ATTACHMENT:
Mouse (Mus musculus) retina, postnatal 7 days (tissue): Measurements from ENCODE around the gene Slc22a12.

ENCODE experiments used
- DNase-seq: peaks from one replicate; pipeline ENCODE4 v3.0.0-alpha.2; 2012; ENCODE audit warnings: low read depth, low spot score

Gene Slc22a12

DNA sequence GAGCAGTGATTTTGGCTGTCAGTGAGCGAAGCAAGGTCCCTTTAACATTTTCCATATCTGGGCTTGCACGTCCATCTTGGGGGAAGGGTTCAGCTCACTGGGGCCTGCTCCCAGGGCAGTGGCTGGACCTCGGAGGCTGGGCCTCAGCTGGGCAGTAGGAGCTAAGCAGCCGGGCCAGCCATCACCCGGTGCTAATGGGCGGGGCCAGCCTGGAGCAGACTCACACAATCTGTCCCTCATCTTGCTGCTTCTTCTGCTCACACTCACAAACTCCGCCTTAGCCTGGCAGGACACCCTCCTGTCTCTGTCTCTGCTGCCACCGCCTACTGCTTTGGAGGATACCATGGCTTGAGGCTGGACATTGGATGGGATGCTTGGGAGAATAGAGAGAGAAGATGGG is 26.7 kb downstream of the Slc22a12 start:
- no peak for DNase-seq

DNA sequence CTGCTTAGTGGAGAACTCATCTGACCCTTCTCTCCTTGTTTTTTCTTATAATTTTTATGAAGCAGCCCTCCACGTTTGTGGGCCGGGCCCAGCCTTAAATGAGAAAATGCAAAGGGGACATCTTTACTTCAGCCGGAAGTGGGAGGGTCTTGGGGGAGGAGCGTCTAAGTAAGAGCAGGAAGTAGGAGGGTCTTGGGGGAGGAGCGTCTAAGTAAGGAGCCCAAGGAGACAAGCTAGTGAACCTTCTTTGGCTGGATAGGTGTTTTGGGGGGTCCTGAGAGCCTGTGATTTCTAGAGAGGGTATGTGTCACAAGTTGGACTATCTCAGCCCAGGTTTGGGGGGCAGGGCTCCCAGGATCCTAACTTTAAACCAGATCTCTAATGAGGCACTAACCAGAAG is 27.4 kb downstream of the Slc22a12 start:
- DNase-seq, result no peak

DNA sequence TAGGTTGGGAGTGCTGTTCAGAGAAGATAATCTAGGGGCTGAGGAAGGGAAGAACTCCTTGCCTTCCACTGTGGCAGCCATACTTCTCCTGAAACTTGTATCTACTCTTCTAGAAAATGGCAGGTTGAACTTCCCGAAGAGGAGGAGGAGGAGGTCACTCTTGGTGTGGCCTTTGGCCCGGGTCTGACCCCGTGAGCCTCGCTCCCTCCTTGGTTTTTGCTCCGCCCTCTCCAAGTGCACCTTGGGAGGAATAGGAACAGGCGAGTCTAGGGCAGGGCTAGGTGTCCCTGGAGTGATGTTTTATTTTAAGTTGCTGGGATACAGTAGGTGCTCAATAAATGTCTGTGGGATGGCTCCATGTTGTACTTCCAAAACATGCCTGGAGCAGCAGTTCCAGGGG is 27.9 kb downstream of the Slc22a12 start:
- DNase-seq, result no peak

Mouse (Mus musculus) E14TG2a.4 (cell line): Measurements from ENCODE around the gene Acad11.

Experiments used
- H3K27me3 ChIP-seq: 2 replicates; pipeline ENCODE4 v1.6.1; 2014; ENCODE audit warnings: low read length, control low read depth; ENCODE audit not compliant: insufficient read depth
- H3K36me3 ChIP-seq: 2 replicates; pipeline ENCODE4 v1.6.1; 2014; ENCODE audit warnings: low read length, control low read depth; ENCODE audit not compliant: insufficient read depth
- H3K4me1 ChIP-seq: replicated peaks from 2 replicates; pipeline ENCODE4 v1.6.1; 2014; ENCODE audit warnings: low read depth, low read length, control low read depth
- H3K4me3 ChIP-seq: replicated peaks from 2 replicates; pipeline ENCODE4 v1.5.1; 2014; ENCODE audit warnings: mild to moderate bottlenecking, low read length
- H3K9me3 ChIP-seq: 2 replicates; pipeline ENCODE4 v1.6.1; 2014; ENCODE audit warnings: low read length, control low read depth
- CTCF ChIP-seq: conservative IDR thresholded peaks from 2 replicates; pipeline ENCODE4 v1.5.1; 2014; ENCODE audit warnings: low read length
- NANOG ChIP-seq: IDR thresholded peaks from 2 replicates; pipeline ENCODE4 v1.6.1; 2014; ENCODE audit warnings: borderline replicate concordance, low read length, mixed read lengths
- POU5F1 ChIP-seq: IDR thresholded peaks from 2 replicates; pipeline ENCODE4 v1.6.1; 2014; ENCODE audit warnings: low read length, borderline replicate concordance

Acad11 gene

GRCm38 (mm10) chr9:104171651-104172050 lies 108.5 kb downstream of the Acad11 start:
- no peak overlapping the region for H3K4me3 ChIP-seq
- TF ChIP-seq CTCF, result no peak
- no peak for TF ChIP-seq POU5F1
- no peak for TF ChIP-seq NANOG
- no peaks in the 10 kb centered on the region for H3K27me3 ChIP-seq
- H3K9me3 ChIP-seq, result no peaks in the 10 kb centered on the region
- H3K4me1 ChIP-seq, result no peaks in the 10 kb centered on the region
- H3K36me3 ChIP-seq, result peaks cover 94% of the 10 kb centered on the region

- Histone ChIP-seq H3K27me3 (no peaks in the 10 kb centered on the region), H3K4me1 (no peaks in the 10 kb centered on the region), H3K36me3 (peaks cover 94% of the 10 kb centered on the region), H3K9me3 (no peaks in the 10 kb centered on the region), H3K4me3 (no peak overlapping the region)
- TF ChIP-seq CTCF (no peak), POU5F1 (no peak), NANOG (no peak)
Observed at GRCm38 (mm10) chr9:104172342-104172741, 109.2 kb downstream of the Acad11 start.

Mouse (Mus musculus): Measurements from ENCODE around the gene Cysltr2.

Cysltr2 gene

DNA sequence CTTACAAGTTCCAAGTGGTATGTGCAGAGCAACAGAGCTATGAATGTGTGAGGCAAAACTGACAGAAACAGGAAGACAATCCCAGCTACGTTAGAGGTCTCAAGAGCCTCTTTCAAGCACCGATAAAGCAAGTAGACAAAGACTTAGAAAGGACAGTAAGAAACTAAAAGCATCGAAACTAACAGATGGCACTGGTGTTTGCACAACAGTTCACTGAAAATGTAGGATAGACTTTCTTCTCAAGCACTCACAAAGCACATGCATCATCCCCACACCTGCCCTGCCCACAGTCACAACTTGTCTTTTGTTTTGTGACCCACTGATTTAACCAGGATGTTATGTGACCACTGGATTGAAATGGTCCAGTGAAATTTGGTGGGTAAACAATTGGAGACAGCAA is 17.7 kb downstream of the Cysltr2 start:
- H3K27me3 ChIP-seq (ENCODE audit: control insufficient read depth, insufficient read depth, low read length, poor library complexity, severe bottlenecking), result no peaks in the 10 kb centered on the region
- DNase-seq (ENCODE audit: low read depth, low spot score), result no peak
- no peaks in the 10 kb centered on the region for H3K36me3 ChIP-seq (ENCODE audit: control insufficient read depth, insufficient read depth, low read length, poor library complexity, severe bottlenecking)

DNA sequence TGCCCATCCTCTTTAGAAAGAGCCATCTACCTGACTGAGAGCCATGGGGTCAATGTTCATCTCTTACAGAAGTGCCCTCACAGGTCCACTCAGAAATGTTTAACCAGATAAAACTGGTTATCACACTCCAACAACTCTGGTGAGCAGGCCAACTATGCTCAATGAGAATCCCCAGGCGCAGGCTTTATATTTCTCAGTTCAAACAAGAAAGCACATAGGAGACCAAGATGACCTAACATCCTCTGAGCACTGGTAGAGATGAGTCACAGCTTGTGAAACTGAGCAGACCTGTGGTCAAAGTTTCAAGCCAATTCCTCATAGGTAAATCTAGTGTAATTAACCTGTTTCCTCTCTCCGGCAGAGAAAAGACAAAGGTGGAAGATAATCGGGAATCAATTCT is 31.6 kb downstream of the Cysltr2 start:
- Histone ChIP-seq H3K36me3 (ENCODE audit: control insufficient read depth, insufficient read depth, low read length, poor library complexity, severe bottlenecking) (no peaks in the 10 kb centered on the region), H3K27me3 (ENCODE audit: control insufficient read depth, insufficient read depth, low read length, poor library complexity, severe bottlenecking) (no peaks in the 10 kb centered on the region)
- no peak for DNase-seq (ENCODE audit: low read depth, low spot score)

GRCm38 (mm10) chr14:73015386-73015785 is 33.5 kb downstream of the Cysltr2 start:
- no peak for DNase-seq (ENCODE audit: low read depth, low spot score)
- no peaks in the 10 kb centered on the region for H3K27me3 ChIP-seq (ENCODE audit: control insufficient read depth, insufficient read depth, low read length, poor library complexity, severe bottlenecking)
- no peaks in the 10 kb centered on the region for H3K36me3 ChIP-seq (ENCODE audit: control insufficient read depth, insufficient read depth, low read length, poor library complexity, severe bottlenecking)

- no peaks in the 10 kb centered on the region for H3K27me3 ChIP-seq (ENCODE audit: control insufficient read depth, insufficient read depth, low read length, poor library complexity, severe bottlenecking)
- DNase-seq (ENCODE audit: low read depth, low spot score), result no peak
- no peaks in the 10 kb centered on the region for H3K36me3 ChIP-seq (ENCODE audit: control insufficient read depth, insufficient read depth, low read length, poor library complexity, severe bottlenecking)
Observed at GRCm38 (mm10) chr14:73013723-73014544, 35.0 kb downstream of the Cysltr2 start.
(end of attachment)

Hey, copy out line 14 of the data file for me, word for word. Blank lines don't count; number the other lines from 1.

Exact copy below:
- H3K36me3 ChIP-seq: 2 replicates; pipeline ENCODE4 v1.6.1; 2014; ENCODE audit warnings: low read length, control low read depth; ENCODE audit not compliant: insufficient read depth